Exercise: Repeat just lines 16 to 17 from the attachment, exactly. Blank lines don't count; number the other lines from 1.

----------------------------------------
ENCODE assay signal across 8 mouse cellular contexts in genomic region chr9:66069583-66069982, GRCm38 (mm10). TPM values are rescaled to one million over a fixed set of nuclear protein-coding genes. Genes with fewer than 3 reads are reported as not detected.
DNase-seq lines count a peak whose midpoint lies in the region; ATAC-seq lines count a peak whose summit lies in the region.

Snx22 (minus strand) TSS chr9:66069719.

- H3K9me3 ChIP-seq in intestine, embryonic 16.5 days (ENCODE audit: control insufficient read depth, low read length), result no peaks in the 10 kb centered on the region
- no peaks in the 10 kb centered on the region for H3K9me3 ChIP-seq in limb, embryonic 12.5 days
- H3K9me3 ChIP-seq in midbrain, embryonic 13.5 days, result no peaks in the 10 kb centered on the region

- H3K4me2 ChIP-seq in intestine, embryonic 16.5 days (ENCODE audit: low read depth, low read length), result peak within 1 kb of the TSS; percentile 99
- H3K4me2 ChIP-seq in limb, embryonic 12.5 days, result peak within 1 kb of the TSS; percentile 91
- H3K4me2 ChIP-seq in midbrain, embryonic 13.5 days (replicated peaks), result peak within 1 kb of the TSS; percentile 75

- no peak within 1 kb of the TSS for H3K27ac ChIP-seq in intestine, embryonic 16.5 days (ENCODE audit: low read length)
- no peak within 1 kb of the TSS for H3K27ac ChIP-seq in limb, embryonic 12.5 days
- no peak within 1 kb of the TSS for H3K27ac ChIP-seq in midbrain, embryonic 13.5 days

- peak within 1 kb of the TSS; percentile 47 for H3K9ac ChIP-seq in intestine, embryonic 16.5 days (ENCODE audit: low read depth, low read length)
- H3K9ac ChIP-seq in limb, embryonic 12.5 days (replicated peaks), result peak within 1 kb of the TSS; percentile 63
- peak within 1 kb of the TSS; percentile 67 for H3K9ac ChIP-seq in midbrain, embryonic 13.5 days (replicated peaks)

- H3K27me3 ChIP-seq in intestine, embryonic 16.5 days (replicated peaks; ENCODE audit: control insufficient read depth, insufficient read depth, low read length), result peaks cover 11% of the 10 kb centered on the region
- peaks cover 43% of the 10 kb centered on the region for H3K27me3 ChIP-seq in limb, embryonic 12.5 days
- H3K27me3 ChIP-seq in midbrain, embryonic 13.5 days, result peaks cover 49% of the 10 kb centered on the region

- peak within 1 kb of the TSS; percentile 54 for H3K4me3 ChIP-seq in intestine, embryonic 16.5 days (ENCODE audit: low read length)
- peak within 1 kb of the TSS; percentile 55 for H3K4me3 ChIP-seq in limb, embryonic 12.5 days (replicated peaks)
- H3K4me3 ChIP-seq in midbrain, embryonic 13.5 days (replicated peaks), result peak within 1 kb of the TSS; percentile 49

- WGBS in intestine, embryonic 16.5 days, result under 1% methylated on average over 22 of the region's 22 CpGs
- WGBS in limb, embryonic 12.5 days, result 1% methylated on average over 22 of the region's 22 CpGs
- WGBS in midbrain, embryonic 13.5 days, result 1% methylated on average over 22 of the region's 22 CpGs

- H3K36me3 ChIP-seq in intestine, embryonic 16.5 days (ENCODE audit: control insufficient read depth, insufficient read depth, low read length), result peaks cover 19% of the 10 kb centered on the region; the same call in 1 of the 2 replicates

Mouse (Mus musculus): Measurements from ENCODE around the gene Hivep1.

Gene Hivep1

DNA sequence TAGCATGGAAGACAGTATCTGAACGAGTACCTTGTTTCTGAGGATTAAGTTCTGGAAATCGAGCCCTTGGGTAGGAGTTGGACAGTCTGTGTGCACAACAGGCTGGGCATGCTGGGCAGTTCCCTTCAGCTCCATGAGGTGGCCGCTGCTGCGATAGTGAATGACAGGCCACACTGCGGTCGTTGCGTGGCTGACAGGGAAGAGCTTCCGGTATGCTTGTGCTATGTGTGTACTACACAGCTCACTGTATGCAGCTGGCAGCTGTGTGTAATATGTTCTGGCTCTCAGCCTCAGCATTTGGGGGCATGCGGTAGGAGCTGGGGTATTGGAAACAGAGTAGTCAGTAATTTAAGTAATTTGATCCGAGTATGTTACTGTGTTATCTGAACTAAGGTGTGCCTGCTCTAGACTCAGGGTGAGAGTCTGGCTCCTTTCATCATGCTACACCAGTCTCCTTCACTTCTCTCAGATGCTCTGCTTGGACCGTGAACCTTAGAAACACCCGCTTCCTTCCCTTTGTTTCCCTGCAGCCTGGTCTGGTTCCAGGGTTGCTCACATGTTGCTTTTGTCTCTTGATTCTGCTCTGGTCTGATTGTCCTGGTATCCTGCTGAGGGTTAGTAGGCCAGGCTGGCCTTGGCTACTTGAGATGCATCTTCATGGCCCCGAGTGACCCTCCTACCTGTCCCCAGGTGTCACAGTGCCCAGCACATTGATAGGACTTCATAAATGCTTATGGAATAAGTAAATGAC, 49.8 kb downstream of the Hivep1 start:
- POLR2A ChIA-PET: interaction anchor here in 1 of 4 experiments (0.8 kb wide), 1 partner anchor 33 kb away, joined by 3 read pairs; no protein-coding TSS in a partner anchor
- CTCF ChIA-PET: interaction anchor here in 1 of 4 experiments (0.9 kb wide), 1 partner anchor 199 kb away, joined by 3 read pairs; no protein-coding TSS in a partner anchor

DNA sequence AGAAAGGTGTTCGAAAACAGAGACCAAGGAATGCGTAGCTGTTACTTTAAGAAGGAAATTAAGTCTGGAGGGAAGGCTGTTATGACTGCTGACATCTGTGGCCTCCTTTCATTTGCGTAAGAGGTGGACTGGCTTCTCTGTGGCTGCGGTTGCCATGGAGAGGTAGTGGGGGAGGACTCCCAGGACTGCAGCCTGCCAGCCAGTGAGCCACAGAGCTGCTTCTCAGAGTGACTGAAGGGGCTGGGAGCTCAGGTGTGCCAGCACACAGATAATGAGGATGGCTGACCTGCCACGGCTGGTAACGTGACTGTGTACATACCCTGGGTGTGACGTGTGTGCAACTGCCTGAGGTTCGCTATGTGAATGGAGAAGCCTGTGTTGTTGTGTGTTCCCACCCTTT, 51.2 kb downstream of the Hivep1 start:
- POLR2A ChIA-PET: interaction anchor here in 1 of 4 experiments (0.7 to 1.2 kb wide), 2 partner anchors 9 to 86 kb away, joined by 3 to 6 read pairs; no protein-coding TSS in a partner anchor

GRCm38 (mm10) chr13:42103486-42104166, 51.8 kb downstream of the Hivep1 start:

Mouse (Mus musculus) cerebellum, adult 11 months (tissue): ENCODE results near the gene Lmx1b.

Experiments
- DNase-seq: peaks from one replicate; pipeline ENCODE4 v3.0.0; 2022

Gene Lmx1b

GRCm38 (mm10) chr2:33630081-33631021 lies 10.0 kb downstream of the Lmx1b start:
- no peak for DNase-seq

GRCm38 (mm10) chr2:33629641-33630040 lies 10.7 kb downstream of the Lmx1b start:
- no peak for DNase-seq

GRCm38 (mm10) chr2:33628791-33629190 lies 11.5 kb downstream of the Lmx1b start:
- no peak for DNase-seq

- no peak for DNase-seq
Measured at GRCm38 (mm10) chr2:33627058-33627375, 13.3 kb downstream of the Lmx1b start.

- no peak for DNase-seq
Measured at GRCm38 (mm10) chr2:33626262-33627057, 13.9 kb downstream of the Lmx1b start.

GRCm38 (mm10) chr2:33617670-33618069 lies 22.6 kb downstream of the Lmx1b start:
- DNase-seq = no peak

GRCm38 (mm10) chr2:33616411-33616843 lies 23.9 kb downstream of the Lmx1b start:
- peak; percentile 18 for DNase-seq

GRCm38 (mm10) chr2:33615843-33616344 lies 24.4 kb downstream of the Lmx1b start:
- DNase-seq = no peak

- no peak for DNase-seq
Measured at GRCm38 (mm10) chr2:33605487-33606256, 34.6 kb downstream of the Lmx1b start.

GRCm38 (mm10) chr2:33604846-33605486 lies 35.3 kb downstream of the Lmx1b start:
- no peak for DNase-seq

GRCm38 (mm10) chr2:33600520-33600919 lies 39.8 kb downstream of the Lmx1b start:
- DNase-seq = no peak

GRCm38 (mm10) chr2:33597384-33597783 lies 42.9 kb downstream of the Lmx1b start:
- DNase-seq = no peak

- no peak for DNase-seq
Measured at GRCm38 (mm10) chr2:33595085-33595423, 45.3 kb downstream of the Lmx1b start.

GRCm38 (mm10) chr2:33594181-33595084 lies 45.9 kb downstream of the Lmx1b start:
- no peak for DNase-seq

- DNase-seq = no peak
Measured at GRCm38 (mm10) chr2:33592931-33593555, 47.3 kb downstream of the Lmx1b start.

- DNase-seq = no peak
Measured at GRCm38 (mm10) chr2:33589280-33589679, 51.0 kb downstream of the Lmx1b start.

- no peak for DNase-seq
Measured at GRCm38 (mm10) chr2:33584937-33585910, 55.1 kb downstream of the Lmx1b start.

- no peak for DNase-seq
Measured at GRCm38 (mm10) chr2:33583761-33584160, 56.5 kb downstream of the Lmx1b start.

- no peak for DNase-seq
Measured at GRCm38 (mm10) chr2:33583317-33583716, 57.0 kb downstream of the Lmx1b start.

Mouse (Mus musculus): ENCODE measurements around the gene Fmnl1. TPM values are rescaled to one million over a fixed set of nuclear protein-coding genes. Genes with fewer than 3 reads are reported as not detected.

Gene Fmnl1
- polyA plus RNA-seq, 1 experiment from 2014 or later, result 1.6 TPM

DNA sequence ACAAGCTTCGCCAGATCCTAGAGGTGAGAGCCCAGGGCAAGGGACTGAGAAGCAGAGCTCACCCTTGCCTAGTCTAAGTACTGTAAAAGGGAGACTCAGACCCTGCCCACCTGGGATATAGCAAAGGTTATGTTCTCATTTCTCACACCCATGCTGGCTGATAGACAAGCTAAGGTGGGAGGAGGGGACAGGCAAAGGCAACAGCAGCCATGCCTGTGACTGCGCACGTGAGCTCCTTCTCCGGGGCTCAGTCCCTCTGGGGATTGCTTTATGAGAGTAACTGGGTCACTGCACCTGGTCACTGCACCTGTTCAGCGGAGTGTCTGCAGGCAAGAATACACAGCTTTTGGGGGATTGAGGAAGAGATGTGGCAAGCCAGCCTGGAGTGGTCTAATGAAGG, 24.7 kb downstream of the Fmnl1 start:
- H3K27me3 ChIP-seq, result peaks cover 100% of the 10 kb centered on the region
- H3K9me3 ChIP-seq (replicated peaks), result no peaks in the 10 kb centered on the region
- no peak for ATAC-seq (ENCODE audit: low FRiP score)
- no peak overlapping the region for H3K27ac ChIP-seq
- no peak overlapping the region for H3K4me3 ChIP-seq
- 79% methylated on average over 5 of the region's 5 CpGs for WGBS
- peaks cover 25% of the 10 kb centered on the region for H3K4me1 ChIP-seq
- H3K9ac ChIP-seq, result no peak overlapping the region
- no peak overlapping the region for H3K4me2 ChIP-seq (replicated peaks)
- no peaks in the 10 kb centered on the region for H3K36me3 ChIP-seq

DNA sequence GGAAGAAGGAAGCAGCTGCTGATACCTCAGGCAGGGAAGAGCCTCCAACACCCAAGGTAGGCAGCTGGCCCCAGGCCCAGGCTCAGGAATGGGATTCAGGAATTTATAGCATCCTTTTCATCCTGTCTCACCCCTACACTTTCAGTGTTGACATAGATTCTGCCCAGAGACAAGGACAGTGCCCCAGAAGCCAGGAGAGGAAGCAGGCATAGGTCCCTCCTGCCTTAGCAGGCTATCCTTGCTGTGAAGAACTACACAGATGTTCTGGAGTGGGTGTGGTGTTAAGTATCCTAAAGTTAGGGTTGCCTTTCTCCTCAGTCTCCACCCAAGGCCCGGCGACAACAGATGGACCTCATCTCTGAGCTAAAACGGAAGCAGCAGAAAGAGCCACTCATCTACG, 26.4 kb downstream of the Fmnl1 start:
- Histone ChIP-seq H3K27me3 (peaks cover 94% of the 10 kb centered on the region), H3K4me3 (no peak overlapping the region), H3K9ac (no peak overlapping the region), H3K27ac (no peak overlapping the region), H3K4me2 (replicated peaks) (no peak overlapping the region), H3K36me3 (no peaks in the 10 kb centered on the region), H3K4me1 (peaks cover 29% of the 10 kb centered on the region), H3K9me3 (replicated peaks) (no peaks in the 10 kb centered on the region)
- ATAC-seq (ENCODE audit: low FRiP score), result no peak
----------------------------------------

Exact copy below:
- H3K27me3 ChIP-seq in intestine, embryonic 16.5 days (replicated peaks; ENCODE audit: control insufficient read depth, insufficient read depth, low read length), result peaks cover 11% of the 10 kb centered on the region
- peaks cover 43% of the 10 kb centered on the region for H3K27me3 ChIP-seq in limb, embryonic 12.5 days